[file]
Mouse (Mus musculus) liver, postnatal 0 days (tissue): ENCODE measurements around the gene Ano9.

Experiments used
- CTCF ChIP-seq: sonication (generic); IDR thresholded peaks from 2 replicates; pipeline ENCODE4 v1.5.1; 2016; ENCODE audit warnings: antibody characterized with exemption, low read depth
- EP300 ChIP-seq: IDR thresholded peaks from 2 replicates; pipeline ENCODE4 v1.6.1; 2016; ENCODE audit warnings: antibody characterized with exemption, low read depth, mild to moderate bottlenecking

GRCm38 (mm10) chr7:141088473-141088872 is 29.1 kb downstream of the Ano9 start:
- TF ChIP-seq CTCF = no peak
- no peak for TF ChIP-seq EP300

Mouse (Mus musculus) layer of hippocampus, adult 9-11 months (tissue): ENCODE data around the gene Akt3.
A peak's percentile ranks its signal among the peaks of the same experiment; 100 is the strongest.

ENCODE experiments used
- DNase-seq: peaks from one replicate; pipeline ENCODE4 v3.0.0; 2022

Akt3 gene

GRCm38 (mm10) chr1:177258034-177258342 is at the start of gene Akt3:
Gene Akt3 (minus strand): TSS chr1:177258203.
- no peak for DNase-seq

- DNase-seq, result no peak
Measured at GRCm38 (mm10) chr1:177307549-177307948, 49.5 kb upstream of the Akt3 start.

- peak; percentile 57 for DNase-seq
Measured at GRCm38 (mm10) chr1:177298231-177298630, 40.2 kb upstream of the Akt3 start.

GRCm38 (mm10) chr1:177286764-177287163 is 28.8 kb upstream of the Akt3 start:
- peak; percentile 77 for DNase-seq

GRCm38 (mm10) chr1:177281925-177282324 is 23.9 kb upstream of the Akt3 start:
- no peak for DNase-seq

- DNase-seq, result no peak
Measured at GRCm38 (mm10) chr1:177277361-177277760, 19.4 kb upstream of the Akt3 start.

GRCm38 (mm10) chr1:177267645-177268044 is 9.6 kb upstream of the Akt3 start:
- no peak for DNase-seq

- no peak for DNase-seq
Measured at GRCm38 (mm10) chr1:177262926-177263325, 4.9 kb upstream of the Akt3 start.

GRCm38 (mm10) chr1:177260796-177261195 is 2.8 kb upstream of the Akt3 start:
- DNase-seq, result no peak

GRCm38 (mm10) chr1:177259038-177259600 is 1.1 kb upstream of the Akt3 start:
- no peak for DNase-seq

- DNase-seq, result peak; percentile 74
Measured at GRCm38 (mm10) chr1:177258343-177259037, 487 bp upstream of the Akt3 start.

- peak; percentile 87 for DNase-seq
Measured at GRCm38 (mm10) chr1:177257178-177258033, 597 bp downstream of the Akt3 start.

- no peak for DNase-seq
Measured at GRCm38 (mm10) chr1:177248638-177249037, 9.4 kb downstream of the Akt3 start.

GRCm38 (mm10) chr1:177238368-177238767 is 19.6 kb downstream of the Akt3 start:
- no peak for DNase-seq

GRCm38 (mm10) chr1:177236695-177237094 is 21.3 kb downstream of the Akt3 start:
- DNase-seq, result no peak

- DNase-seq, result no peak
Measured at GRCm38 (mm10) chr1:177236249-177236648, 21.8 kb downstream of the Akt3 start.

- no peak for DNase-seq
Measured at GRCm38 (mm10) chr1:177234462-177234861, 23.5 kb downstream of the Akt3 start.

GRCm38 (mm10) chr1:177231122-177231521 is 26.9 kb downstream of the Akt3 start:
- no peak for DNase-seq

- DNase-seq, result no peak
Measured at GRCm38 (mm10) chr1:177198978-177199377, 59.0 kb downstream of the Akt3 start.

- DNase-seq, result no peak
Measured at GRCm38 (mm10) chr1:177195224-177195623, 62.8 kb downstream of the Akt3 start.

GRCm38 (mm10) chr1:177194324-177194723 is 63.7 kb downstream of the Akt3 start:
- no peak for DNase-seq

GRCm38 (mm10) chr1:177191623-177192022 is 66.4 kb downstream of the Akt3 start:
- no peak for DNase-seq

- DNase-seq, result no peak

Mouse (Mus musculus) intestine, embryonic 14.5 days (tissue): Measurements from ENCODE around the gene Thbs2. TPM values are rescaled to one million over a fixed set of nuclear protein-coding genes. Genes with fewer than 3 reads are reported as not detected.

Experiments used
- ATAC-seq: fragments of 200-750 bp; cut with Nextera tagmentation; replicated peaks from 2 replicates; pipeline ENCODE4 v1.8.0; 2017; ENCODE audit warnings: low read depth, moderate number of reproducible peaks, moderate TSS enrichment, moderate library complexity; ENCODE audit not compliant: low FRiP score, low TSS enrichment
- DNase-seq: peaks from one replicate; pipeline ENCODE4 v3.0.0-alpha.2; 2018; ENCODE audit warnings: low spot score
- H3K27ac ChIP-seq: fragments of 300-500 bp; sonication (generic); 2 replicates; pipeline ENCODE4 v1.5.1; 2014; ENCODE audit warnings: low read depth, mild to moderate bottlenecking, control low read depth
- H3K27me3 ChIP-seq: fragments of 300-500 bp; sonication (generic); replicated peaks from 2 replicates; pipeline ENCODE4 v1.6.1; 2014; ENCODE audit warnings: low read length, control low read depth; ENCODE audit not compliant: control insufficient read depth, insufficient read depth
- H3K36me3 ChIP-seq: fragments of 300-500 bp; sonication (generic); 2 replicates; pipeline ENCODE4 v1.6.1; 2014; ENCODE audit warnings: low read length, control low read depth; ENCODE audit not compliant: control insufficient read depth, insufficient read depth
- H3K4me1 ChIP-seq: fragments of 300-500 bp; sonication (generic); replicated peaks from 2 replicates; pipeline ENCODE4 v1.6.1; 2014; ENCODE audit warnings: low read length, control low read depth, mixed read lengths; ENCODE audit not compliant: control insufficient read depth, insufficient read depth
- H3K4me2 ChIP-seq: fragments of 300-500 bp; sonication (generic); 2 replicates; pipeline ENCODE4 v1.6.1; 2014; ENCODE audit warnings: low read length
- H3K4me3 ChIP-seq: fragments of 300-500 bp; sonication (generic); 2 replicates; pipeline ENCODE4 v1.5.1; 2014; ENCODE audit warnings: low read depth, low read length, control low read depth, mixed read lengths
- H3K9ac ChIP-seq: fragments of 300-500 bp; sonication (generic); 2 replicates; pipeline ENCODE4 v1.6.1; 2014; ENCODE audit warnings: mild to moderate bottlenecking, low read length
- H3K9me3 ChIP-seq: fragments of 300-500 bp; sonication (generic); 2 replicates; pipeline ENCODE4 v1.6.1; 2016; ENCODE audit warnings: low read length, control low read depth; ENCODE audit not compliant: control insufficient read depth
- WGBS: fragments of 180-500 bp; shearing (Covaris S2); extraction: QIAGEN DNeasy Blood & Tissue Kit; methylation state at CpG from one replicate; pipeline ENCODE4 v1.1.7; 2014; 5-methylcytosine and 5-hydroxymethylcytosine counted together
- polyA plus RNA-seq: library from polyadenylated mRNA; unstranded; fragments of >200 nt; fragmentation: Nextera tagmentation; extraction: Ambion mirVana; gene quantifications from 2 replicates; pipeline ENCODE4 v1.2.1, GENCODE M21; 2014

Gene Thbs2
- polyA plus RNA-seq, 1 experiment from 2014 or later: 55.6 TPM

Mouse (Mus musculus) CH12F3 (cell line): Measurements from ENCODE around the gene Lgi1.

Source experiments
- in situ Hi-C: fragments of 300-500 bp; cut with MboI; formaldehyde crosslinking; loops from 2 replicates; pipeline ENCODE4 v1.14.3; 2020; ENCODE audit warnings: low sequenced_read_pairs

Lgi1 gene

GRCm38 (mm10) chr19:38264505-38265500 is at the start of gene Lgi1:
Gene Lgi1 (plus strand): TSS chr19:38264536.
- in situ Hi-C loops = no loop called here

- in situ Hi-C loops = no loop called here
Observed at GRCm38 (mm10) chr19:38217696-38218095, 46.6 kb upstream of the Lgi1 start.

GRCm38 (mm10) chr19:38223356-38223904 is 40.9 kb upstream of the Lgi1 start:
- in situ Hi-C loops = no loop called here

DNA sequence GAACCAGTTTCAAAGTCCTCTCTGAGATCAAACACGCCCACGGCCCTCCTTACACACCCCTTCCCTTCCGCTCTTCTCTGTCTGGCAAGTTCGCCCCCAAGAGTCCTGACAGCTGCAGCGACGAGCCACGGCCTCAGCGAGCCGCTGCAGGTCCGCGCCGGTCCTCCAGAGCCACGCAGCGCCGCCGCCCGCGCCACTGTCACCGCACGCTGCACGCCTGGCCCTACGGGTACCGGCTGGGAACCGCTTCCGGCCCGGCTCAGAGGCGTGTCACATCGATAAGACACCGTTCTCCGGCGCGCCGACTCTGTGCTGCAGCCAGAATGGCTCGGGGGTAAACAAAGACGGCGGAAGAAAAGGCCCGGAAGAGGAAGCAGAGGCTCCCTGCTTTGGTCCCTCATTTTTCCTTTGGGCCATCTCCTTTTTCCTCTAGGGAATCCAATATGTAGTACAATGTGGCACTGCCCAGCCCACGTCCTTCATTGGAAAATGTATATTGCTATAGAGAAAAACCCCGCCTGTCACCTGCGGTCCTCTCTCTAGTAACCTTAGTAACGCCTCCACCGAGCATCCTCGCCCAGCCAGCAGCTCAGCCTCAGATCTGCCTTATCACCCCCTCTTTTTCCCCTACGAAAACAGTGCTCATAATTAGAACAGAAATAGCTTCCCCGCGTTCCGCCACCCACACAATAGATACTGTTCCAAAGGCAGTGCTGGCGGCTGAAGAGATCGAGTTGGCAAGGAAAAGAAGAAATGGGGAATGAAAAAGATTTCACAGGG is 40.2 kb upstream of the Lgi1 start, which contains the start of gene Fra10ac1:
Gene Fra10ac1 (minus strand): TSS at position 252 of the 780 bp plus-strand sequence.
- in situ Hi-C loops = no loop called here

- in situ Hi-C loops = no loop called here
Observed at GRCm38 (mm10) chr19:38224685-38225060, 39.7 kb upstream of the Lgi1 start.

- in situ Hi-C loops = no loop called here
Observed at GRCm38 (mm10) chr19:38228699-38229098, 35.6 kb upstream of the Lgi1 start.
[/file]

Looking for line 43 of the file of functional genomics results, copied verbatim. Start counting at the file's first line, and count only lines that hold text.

- DNase-seq, result no peak